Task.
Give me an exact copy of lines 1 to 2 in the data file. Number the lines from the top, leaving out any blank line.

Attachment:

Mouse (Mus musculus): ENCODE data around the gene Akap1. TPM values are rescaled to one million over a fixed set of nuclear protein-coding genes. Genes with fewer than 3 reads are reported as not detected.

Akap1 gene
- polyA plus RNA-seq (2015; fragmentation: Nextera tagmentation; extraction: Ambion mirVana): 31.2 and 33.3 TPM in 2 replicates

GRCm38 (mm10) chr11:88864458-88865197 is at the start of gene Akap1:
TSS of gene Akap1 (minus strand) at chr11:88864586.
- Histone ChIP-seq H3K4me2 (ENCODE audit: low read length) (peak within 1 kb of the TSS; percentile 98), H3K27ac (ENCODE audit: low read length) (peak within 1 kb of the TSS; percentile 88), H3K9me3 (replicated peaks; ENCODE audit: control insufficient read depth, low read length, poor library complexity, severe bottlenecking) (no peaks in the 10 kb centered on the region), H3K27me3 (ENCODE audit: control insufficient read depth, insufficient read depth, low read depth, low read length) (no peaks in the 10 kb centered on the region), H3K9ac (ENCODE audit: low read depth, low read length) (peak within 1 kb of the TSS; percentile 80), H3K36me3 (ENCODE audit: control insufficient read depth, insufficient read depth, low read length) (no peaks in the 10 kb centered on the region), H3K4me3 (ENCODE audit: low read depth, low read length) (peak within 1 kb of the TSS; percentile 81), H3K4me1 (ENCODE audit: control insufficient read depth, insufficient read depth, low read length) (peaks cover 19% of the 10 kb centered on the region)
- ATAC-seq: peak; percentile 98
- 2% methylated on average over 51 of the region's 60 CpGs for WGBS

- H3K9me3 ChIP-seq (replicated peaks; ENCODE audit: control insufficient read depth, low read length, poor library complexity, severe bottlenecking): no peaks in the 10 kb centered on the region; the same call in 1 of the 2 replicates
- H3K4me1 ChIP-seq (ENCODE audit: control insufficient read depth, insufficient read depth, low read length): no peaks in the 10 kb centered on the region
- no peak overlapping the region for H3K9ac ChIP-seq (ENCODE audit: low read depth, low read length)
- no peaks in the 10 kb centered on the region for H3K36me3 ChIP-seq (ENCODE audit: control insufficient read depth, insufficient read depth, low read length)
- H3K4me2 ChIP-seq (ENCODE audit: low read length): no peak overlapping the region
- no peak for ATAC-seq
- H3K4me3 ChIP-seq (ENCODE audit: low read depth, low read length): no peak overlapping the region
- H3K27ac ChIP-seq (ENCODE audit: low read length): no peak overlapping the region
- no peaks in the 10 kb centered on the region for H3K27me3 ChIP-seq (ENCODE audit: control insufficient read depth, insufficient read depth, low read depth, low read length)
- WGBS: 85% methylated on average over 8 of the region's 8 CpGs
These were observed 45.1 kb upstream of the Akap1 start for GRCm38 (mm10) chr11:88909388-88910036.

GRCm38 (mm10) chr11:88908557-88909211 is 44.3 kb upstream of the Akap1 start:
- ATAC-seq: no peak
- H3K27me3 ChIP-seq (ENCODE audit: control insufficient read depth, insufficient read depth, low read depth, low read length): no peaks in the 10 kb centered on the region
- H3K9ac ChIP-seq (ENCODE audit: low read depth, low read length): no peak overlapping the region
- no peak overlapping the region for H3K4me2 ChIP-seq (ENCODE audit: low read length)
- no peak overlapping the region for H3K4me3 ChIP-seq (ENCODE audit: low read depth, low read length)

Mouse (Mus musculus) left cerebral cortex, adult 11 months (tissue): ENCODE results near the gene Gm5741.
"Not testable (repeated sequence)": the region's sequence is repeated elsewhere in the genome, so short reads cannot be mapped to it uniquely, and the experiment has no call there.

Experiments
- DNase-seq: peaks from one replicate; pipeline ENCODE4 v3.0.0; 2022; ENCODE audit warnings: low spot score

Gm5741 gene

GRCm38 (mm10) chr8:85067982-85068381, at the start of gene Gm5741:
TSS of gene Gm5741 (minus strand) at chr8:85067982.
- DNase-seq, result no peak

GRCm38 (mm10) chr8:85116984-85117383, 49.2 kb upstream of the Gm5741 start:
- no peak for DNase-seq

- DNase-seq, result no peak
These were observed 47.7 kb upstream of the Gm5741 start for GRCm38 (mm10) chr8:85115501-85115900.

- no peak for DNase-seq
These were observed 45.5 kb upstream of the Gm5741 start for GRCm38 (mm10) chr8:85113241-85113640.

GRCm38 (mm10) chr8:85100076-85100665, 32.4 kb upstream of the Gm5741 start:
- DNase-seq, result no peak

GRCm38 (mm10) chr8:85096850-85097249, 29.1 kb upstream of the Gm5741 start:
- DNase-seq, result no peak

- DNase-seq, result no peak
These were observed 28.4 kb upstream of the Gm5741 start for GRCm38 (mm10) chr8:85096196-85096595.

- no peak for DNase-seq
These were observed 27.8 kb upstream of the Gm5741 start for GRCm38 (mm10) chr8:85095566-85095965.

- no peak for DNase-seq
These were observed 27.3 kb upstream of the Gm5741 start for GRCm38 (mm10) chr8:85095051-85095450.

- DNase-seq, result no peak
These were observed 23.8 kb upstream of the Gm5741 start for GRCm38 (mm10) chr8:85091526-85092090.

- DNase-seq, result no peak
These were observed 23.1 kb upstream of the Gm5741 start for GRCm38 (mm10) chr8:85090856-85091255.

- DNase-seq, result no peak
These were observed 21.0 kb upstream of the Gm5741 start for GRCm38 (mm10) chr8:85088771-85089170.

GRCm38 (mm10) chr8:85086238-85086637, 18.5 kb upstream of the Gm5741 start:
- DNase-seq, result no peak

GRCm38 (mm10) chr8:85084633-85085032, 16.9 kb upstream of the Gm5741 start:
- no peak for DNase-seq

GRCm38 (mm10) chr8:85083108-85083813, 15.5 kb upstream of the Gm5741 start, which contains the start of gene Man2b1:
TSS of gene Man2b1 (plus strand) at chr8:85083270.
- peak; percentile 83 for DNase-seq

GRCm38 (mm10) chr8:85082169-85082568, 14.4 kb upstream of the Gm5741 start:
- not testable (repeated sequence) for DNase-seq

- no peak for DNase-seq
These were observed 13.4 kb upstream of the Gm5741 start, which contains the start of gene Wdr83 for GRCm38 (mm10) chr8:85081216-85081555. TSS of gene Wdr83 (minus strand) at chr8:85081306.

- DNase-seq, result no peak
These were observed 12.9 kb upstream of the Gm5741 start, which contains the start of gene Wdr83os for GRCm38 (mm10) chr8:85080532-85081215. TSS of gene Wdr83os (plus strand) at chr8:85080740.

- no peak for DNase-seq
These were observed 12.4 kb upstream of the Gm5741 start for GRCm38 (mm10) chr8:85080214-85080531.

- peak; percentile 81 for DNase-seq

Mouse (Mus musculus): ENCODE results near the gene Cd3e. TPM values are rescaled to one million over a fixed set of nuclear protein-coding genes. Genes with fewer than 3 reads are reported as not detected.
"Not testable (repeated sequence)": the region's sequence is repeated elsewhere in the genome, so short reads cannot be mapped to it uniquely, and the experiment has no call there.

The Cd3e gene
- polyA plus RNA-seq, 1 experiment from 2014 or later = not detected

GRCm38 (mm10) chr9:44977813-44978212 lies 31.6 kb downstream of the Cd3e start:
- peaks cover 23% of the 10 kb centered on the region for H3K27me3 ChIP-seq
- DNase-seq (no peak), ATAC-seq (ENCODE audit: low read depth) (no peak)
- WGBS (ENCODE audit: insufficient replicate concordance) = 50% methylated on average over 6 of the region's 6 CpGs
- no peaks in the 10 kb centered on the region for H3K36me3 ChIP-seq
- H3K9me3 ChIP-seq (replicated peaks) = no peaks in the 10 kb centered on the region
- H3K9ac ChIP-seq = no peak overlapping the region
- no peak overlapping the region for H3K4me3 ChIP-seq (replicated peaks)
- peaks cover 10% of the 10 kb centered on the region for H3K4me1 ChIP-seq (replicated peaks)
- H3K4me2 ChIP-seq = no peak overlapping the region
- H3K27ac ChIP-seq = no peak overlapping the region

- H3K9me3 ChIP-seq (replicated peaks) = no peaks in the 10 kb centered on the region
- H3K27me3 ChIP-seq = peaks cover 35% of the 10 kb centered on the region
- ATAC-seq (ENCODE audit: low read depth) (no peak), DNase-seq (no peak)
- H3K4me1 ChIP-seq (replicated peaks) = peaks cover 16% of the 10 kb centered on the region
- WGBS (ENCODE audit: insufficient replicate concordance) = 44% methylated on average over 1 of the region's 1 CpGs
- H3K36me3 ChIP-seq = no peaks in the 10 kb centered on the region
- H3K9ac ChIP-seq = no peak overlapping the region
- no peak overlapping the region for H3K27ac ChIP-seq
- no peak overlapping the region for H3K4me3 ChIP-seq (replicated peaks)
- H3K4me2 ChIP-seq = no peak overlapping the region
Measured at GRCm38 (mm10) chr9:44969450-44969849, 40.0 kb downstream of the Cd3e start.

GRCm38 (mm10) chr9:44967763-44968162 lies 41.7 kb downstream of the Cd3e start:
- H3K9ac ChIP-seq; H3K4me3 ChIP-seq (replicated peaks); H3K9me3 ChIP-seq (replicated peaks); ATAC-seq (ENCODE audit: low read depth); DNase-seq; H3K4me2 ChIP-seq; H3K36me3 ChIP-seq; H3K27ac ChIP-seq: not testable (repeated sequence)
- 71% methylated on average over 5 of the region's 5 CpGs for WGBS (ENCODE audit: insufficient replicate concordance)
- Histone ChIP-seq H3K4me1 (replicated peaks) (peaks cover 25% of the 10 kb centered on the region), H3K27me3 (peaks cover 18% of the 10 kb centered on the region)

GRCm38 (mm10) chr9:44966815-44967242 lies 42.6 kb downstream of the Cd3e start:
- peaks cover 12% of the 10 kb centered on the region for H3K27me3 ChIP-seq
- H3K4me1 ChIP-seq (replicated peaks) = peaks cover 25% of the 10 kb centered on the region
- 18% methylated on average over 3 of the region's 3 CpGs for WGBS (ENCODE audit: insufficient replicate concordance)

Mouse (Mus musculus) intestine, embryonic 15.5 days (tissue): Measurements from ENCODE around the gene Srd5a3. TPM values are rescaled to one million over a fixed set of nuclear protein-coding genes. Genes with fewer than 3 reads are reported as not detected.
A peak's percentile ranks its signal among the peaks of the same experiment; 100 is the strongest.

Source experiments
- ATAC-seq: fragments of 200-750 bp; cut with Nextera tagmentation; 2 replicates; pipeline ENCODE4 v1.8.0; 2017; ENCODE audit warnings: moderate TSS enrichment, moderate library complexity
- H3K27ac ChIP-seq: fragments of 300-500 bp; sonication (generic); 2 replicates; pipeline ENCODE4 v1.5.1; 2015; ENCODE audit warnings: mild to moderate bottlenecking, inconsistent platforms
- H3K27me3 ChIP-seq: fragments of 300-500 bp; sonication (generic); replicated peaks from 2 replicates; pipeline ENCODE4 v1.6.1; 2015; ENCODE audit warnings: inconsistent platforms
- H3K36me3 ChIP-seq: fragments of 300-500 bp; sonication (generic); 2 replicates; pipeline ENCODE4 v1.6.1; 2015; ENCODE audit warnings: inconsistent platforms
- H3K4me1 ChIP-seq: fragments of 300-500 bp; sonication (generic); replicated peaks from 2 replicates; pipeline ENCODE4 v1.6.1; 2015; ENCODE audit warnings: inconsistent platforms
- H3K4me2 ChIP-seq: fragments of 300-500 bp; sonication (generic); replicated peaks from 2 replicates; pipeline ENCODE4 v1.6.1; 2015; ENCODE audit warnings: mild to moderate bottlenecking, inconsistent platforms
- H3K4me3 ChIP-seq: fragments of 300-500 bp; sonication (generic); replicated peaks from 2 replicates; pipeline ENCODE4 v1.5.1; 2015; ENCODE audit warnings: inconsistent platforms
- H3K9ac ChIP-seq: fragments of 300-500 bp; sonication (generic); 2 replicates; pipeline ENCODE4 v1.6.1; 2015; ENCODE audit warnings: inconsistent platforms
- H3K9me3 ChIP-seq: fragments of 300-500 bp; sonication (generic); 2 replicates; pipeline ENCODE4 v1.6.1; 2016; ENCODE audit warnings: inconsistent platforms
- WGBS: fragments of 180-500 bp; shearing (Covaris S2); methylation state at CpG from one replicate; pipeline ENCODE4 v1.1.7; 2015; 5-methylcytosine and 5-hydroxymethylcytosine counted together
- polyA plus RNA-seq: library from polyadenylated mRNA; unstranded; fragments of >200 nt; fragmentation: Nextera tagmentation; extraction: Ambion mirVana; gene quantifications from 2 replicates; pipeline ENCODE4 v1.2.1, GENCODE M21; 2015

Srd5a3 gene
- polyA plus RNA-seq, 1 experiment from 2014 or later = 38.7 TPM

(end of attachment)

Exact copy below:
Mouse (Mus musculus): ENCODE data around the gene Akap1. TPM values are rescaled to one million over a fixed set of nuclear protein-coding genes. Genes with fewer than 3 reads are reported as not detected.

Akap1 gene